Sunday, March 31, 2019

It’s Like a Driver Shortage…Only Different

A recent report from the U.S. Bureau of Labor Statistics concludes that there really isn’t a shortage of truck drivers, at least as long as we give the labor market time to adjust.

From the report:
"As a whole, the market for truck drivers appears to work as well as any other blue-collar labor market, and while it tends to be 'tight,' it imposes no constraints on entry into (or exit from) the occupation," the report said. "There is thus no reason to think that, given sufficient time, driver supply should fail to respond to price signals in the standard way."

"Economists would not regard high turnover rates and the associated problems of recruiting and retaining drivers in this part of trucking as a long-term shortage. Nor would they call these conditions a 'broken market,' except to the extent that one might use that term for a secondary labor market segment, since the high turnover that marks such a segment is an indicator that the jobs in it are unattractive to many potential employees."

The American Trucking Association (ATA) has taken exception to this report noting that other than during the 2008-09 recession, the industry is facing an on-going, severe and increasing shortage of drivers, especially in the over-the-road, long-haul segment.

I tend to think that both positions are correct depending on your assumptions and perspectives. The BLS economists are correct when they say “given sufficient time” the driver supply should respond to price signals in the standard way. Likewise, the industry is correct when they say the real world has been experiencing a shortage of truck drivers for years and it is getting worse. The real questions are how much time is sufficient for the driver supply to respond to price signals and what do those signals need to be in order to have the desired effect?

The problem is that NO ONE KNOWS THE ANSWERS because, like most things in life, it’s complicated. We like to tell ourselves that the best answers are simple ones. That problems can be broken down into a few root causes and addressed in a systematic fashion. And, often this is the correct approach. Sometimes we do make things more complicated than necessary. Most of us would agree, if there is a simple answer that works, that’s usually the best one, or at least the best one to start with. The trucking industry has been taking this approach for years. Increase pay. Provide better equipment. Get drivers home more often. Be nicer to drivers, have a cook-out and tell them how important they are. Essentially, do a better job of recruiting and retaining drivers than your competition. But don’t expect to solve the problem because the job is what it is and there’s only so much money in moving a load of freight from point A to point B.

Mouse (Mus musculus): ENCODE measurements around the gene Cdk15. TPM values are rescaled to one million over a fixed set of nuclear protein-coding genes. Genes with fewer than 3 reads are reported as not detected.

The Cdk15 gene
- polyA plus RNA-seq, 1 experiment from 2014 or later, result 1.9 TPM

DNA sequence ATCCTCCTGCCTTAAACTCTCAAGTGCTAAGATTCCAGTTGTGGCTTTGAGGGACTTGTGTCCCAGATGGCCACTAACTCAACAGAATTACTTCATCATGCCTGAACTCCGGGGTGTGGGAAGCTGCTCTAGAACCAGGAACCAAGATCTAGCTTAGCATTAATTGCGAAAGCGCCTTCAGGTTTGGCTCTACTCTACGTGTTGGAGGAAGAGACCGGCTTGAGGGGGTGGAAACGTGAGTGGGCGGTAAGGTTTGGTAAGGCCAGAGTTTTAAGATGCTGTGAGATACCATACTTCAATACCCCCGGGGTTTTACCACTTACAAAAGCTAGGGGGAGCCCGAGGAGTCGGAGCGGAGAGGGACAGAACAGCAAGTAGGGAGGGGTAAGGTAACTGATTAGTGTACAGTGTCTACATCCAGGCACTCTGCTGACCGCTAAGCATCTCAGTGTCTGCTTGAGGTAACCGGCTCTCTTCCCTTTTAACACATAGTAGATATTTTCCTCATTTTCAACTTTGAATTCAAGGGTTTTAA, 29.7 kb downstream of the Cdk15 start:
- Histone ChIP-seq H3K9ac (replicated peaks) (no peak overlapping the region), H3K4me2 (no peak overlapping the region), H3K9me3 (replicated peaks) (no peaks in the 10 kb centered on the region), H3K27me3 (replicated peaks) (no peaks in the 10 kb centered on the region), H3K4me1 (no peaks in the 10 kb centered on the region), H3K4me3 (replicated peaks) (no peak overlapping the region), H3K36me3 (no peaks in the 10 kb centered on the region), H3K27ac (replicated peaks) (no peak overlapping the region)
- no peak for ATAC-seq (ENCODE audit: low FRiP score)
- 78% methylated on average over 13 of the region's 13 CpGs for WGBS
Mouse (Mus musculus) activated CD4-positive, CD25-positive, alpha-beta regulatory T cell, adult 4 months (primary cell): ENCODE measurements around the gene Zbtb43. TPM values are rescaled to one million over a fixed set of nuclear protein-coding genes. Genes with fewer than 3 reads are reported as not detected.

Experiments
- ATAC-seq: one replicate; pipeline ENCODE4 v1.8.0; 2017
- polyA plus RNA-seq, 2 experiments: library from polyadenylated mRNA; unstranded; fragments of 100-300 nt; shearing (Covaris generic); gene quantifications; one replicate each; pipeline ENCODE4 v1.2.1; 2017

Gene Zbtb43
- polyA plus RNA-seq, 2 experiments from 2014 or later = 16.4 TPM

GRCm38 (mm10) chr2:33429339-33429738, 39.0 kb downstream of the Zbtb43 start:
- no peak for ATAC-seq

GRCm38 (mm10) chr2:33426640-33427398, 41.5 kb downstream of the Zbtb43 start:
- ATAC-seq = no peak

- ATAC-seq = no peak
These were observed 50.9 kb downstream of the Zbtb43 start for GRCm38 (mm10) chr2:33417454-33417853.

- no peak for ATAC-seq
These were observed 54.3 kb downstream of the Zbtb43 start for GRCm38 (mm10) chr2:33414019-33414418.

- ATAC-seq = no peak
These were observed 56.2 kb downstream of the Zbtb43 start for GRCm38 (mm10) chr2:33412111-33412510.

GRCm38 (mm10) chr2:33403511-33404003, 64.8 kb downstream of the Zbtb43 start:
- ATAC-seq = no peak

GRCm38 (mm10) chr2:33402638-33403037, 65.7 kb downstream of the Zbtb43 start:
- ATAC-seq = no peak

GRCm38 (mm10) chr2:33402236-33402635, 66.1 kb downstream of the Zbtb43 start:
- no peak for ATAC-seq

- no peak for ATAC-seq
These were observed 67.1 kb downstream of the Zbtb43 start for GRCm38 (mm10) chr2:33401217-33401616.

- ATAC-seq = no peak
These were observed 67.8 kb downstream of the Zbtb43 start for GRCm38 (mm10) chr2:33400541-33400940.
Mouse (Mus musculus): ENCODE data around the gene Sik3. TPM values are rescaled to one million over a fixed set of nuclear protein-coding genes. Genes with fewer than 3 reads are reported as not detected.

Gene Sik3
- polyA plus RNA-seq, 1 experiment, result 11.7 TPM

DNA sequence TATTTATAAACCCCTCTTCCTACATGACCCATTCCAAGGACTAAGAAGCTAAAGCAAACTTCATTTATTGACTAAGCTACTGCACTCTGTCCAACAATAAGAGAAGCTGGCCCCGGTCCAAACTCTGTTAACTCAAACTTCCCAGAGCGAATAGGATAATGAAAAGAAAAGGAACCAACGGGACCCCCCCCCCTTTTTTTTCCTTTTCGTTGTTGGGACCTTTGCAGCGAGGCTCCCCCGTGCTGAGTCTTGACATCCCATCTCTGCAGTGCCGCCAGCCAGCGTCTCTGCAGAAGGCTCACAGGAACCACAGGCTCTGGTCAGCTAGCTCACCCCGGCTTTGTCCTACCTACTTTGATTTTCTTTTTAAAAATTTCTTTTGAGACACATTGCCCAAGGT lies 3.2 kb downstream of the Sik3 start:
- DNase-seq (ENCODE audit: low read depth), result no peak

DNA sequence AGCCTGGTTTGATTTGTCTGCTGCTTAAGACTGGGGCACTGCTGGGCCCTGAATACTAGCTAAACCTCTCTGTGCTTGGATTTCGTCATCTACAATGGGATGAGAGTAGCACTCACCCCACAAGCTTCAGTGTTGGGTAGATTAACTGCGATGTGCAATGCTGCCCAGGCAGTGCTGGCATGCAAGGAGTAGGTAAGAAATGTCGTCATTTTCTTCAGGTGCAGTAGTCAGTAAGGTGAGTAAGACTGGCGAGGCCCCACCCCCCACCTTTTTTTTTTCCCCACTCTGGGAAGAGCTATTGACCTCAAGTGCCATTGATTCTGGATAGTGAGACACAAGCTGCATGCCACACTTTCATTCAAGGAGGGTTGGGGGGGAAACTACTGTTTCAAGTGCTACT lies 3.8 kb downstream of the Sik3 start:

There is money and then there is a thing called utility. And this is where it gets complicated. When the economist says that the driver supply “should respond to price signals” they are absolutely correct. And so will the demand for services. Both buyer and seller have their price signals. And it doesn’t have much to do with what those signals used to be or what someone thinks they should be. It has to do with value (utility) relative to other alternatives. Am I willing to drive a truck, under a given set of circumstances, for a certain amount of money? Or would I prefer to exchange my labor, under a different set of circumstances for the same money, or more, or even less. And as a buyer of that labor, whether I’m making something, distributing it or just selling it; what are my alternatives given that the ultimate consumer is only willing to pay so much for the final product?

Thousands of decisions and transactions go into everything we purchase and everything we get paid to do in order to have the economic wherewithal to make those purchases. And everyone, on both sides of every decision and transaction is asking the same question…WHAT’S IT WORTH TO ME. Everyone is living on their own utility curve.

It would appear that labor has decided that driving a truck for the market price, even a rapidly increasing market price, is not a rational choice. And, in a world where quality labor is in demand and has plenty of options, I think it’s unlikely that we will reach a “price signal” within the next decade which will trigger an increase in the supply of truck drivers. The more likely pathway to supply and demand equilibrium will be reducing the demand for truck drivers. Some combination of technological innovation (autonomous vehicles), regulatory changes (longer/heavier vehicles) and redesigned supply chains could ultimately reduce the number of “driver miles” required by our economy. In the meantime, truck drivers are in a seller’s market.

Considering that we’ve been playing around with the wheel for almost 10,000 years, what’s another decade or two? “Given sufficient time” this “tight” driver market will be corrected. Not to worry. You see, it’s like a driver shortage…only different.

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